News / Asia

    UN Warns of Disease in Pakistan; Response to Aid Appeal Sluggish

    The United Nations says 3.5 million children in Pakistan are at risk from waterborne diseases,  warning of a "second wave of death" from the country's devastating floods.

    U.N. humanitarian spokesman Maurizio Giuliano said Monday as many as six million people in Pakistan face the risk of contracting diarrhea, dysentery and other illnesses if donors do not provide more aid following the country's devastating floods.

    The World Health Organization's representative in Pakistan, Guido Sabatinelli, says a lack of clean water and unavailability of medication is a "deadly combination" for those already in poor living conditions.

    The U.N. has launched an appeal for $460 million, but charities say the response has been sluggish, with only about 35 percent of the goal being met so far.

    Three weeks of monsoon rains have triggered Pakistan's worst flooding, with an estimated 1,600 people killed and 20 million affected in Khyber-Pakhtunkhwa, Punjab and Sindh provinces.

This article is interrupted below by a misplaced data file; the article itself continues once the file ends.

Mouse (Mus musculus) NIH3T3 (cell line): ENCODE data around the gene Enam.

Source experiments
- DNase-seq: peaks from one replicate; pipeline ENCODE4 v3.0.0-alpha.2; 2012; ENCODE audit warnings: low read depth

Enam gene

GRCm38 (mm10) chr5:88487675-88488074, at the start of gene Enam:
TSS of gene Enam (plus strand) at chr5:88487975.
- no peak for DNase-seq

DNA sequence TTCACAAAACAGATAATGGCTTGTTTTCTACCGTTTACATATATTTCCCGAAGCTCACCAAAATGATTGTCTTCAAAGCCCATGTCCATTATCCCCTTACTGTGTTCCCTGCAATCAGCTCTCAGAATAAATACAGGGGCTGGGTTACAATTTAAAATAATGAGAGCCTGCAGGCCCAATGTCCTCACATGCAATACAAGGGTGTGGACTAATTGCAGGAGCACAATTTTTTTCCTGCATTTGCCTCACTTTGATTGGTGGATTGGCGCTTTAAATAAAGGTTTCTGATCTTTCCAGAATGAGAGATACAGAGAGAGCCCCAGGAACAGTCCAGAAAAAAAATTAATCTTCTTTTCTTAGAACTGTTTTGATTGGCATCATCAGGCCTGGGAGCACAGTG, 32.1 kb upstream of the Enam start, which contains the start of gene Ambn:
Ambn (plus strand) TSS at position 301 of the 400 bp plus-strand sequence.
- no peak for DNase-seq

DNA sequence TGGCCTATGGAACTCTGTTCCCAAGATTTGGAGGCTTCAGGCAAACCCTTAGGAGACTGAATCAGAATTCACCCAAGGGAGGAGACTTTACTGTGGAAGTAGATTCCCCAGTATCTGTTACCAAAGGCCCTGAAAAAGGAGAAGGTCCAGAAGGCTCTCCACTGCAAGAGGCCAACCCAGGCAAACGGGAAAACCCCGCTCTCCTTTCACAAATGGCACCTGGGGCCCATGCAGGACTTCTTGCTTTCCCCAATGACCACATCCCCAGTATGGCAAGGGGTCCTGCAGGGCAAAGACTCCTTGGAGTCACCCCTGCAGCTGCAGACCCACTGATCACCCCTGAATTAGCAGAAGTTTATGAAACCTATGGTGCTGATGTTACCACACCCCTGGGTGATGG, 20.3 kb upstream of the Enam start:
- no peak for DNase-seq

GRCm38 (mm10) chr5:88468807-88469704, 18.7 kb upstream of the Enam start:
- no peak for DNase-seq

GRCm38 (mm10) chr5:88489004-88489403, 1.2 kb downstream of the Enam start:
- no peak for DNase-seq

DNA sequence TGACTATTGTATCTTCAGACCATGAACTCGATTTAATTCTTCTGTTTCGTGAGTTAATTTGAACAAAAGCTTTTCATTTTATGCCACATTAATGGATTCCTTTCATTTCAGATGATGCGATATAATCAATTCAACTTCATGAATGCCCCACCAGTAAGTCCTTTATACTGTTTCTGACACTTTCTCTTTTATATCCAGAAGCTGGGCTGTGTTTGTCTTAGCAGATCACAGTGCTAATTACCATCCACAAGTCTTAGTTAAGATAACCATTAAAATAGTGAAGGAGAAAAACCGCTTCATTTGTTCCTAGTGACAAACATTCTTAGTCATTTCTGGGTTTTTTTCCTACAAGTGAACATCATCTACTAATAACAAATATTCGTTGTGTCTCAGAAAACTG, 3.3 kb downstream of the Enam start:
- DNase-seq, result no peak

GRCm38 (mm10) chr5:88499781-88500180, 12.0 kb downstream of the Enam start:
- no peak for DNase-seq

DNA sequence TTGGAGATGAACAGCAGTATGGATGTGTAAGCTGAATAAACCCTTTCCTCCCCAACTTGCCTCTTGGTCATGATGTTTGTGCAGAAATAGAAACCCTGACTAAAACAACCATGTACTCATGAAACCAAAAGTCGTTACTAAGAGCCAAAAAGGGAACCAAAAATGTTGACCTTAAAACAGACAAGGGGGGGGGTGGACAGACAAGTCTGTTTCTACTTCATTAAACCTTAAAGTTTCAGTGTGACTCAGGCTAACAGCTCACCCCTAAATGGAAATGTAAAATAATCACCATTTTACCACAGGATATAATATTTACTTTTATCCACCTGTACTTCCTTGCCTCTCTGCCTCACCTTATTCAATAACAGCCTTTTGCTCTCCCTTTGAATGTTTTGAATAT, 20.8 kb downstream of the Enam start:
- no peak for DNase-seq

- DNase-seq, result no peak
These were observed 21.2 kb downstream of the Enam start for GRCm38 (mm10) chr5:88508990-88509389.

On Monday, authorities said a new wave of flooding was likely along the Indus River in Punjab and Sindh.

    Hundreds of angry flood victims blocked a highway outside Sukkur in Sindh Monday, demanding government assistance.  The protesters held up traffic as they called for food and shelter.

    U.N. Secretary-General Ban Ki-moon traveled to Pakistan on Sunday and said the flooding was the worst natural disaster he has ever seen.  He urged international donors to speed up aid.

    Britain's Deputy Prime Minister Nick Clegg on Monday called the international response to the disaster lamentable.  Britain has so far provided roughly $26 million in emergency assistance.

    The U.S. military has dispatched 19 helicopters to assist in relief efforts, including four that arrived in Pakistan on Monday.  So far, U.S. aircraft have rescued more than 3,500 people and delivered nearly 200,000 kilograms of supplies.

    Pakistani Foreign Minister Shah Mehmood Qureshi said Monday that NATO officials are in talks with the Pakistani government to set up an "air bridge" to fly relief goods into Pakistan.

    The Pakistani foreign minister is set to attend Thursday's special session of the U.N. General Assembly on the floods.

    Some information for this report was provided by AP, AFP and Reuters.


    Flood-Affected Areas

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